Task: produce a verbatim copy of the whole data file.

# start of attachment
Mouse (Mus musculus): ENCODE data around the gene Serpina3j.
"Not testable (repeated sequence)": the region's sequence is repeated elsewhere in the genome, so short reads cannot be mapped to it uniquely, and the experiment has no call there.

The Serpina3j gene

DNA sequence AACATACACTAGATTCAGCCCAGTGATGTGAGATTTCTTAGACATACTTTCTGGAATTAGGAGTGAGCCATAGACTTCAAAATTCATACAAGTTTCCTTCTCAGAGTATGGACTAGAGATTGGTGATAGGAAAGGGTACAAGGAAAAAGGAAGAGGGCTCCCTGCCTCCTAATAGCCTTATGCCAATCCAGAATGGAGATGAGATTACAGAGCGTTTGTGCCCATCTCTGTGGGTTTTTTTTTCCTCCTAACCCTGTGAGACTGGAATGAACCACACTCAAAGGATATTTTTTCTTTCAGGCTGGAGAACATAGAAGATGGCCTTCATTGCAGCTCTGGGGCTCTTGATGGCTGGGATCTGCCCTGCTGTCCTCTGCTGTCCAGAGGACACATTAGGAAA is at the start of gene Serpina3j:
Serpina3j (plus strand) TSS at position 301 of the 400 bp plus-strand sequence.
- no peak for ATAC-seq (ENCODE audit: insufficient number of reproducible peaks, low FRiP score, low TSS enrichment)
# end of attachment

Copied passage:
Mouse (Mus musculus): ENCODE data around the gene Serpina3j.
"Not testable (repeated sequence)": the region's sequence is repeated elsewhere in the genome, so short reads cannot be mapped to it uniquely, and the experiment has no call there.

The Serpina3j gene

DNA sequence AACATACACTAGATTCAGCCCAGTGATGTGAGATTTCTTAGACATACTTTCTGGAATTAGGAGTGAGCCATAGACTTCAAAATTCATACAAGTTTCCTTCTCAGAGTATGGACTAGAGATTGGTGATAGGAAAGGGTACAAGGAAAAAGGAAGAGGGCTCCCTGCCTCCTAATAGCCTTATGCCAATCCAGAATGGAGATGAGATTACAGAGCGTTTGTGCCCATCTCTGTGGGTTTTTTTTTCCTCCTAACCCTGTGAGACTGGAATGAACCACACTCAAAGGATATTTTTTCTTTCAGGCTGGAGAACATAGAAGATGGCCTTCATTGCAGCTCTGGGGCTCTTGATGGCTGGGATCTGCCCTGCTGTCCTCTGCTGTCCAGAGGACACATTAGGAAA is at the start of gene Serpina3j:
Serpina3j (plus strand) TSS at position 301 of the 400 bp plus-strand sequence.
- no peak for ATAC-seq (ENCODE audit: insufficient number of reproducible peaks, low FRiP score, low TSS enrichment)